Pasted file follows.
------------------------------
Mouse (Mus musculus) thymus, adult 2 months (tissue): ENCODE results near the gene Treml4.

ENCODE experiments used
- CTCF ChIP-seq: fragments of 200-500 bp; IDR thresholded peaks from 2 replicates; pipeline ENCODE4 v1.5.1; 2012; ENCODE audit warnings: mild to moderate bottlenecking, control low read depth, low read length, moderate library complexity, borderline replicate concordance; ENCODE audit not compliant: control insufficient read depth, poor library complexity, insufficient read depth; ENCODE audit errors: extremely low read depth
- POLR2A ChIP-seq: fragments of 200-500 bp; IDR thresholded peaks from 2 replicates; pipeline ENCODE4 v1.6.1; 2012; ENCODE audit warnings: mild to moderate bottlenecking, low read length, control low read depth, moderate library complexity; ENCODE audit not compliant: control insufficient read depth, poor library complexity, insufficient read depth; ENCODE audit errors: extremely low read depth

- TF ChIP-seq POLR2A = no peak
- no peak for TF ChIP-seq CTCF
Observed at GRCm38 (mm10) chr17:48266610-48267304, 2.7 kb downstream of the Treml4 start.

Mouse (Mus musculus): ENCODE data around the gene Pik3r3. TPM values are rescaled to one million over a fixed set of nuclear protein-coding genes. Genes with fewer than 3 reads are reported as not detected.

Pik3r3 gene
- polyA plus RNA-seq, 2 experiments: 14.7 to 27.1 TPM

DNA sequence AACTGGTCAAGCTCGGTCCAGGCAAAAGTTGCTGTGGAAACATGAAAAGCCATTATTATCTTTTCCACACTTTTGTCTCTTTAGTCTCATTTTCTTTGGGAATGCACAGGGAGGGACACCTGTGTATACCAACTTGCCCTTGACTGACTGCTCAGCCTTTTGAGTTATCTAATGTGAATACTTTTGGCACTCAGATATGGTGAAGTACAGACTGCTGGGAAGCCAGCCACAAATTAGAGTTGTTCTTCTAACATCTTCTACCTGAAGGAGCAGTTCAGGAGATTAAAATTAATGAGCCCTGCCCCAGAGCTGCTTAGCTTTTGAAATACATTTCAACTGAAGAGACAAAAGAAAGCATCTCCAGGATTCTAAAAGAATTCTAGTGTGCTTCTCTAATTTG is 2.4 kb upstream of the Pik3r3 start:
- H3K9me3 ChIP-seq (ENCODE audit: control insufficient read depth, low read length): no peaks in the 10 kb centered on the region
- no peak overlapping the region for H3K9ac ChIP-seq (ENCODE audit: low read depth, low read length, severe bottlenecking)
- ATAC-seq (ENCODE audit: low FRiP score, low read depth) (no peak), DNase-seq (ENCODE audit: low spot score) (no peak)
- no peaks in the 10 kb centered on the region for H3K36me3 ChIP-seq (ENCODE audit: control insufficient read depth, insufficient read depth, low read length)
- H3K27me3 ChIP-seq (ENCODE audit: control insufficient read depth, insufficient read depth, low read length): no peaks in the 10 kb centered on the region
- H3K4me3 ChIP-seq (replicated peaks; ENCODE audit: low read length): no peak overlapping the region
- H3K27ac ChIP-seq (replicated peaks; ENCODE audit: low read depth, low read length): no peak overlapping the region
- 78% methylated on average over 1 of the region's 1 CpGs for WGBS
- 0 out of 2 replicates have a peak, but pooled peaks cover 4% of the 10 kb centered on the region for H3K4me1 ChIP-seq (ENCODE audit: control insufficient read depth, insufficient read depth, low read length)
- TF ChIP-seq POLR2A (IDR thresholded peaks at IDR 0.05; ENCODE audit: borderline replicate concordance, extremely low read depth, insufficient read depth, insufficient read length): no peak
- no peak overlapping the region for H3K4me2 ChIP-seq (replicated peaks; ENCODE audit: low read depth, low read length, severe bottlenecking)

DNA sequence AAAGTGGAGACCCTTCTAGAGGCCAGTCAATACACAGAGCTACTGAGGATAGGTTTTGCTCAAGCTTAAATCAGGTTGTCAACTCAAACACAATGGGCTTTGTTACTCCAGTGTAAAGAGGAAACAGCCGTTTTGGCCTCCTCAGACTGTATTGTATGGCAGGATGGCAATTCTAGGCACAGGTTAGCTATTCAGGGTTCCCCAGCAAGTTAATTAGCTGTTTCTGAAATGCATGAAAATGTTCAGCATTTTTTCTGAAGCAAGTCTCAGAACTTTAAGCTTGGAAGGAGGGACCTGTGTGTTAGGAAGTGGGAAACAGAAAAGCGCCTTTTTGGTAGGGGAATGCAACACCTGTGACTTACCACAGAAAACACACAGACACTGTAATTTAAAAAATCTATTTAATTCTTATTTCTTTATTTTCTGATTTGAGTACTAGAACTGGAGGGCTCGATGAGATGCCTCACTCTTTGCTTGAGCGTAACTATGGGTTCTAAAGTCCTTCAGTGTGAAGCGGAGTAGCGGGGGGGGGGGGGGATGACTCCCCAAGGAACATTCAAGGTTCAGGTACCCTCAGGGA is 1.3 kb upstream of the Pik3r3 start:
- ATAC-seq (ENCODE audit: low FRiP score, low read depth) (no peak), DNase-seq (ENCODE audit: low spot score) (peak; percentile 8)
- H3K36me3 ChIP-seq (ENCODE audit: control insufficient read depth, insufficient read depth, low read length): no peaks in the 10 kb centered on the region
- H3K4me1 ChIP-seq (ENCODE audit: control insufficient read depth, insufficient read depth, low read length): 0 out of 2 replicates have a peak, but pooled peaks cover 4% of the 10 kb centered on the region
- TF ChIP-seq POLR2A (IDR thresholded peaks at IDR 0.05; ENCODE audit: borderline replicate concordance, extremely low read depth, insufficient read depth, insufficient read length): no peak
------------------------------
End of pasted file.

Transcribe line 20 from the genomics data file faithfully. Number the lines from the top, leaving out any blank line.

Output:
- 0 out of 2 replicates have a peak, but pooled peaks cover 4% of the 10 kb centered on the region for H3K4me1 ChIP-seq (ENCODE audit: control insufficient read depth, insufficient read depth, low read length)